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Times special report: Area companies evaluate impact of new health reform
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About this series

The Affordable Care Act requires all Americans to have health care coverage. Beginning Oct. 1, they can shop on health care exchanges for insurance plans. The Times takes a look at what that change means for the average Northeast Georgia resident.

Previous stories from this series:

Health care system bracing for new law’s impacts

Is the health act affordable?

Sick and poor: Life with a pre-existing condition

Young adults are key to success for new health law

Some major parts of the Affordable Care Act for employers are delayed until 2015, but that doesn’t mean companies aren’t looking at the new law and making decisions now on how they will offer health benefits in the future.

The health care reform was passed in 2010, but major provisions of the law are scheduled to take effect this year and next, with open enrollment for the health insurance exchanges scheduled to begin in about a week.

People looking for coverage can use online health insurance marketplaces starting Oct. 1 to get insurance that will take effect Jan. 1.

Some Gainesville companies are restructuring the way they offer benefits to make providing it more cost-effective because of the law, while some are placing less emphasis on changing business growth because of changes in the law.

The employer mandate, which requires businesses with 50 or more employees to cover full-time workers, has been postponed until 2015. The mandate penalizes employers that fail to offer plans with minimum government requirements or have had at least one full-time employee who enrolls in an exchange plan.

The law also makes employees working 30 hours or more eligible for health insurance.

Some companies are exploring new ways to cut costs and provide service, including biometric screenings, questionnaires, consumer-driven health plans, dropping spousal coverage and vouchers.

Some large commercial companies are dropping out of the state exchanges, and private marketplaces are popping up.

UPS has announced it will start dropping spousal insurance in 2014.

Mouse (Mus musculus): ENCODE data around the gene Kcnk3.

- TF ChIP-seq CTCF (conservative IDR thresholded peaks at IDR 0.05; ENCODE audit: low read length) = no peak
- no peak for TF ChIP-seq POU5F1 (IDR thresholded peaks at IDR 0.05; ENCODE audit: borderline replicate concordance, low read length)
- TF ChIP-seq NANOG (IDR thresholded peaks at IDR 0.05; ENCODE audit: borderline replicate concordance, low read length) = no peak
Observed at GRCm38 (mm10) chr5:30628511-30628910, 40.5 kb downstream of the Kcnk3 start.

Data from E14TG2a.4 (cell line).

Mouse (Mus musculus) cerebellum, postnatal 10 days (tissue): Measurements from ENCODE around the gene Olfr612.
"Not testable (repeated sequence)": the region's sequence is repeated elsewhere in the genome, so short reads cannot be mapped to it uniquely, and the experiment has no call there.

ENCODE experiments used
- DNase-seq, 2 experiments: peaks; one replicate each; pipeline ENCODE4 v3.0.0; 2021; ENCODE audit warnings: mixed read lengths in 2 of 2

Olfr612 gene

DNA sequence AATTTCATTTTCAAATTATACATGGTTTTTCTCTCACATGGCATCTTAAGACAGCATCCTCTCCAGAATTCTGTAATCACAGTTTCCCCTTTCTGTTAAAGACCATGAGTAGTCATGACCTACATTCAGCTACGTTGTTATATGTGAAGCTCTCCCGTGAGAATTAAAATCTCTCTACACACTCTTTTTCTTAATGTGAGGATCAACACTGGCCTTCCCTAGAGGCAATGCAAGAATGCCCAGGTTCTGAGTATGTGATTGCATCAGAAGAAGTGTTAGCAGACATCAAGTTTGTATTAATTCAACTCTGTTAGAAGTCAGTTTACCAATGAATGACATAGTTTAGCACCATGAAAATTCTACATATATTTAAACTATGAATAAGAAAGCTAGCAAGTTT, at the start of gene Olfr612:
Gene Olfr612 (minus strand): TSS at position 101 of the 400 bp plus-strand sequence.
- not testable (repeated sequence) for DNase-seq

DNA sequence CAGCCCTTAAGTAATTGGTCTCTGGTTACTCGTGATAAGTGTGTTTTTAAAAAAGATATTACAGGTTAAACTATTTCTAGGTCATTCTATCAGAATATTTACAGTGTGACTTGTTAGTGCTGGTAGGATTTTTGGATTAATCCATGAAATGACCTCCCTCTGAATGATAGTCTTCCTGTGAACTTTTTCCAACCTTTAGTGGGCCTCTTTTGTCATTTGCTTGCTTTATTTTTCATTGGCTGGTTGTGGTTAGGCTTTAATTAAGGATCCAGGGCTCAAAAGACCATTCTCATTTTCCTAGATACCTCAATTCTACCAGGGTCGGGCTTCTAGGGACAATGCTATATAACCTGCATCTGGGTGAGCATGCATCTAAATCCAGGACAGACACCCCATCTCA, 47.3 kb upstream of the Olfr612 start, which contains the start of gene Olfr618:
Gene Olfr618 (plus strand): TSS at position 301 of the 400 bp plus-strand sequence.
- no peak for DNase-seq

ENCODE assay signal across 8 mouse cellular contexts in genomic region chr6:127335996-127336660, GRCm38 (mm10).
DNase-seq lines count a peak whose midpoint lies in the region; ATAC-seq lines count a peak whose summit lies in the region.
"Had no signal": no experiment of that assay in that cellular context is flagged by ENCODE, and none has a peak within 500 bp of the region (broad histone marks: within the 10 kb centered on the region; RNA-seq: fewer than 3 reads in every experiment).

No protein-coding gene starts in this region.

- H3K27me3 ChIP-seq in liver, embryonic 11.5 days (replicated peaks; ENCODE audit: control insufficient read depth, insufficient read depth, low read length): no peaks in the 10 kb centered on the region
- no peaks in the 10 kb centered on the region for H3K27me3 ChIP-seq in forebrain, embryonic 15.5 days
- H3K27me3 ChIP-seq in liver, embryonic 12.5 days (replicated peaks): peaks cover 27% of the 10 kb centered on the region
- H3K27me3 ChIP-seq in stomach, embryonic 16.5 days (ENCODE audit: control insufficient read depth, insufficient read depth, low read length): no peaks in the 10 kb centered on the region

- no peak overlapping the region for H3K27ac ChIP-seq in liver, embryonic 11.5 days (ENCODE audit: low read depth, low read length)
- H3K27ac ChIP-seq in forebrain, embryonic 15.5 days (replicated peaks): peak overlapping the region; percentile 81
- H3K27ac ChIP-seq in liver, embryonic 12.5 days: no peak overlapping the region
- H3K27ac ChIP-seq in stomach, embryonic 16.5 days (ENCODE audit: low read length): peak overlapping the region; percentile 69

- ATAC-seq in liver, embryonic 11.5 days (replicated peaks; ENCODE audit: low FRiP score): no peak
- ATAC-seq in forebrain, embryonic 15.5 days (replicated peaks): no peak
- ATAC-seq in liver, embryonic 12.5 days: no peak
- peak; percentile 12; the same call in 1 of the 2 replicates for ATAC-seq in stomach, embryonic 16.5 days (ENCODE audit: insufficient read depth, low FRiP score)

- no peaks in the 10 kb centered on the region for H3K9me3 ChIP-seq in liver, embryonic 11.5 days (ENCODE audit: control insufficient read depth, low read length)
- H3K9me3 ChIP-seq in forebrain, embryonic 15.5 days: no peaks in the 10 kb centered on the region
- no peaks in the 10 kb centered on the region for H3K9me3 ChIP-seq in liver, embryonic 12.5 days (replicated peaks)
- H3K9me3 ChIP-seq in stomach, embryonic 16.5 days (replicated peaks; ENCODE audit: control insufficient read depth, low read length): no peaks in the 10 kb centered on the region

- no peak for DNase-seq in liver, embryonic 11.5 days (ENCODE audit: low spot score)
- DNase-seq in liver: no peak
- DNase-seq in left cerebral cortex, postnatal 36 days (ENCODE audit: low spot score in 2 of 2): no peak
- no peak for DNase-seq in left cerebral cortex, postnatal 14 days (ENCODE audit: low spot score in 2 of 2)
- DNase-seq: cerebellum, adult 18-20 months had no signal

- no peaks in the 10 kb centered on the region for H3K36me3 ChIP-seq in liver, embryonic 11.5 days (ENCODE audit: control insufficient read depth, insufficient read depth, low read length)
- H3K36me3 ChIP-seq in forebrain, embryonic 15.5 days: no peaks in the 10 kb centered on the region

Barbara Rambo, chief financial officer for Gainesville-based ProCare Rx, said the company started restructuring the way it handled health insurance last year, expecting the employer mandate to take effect this year. Rambo said the pharmacy benefit management company employs about 131 full-time workers and 26 part-time employees who mostly work in its call center.

“We limited part-time employees to only being able to work less than 30 hours a week,” Rambo said. “So the good part of that is that we obviously had to hire additional part-time employees.”

One of the other areas Rambo focused on last year was the premium cost share that was passed along to employees.

The amount was previously a flat rate, but was changed to a percentage of gross income to make the insurance premium price more fair to lower-paid workers, she said.

ProCare Rx is seeing an upside to the law on its sales side with clients, including self-funded plans, third-party insurance administrators and brokers trying to bundle medical and pharmacy coverage, Rambo said.

The ACA set up some state cooperatives, and ProCare expects to manage the pharmacy benefit for co-ops in Kentucky, Louisiana and eventually Ohio. The co-ops are nonprofit, member-controlled health insurance companies.

Private exchanges may have provider and hospital networks, but may not have a pharmacy network.

“As those private exchanges crop up more and more, that’s going to provide even more of an opportunity for ProCare on the sales side,” she said. “The notion of the Affordable Care Act is affordability, and that’s one of the things we do and we do very, very, well.”

Some small businesses are keeping the number of full-time employees to under 50 people.

RK Whitehead, owner of Whitehead Die Casting, recently went from 49 full-time employees to 52, not counting temp-to-hire workers through a staffing agency. But the ACA didn’t affect his hiring or business growth, Whitehead said.

“When we were at 49 and I had a supervisor come to me and say, ‘Well, I’ve got three folks that I would like to put on our payroll,’ I made the conscious decision to go and move forward with that because it was the right thing to (do for) them and the right thing to do for us,” he said. “And it didn’t really change (whether) we had to offer health insurance or not through the Obamacare.”

He said his plans already meet government requirements.

Whitehead Die employee health insurance rates will stay the same until November 2014. That’s when he will see what the plan rates will be for 2015, right before the employer mandate takes effect, and what his employee renewal rates will be.

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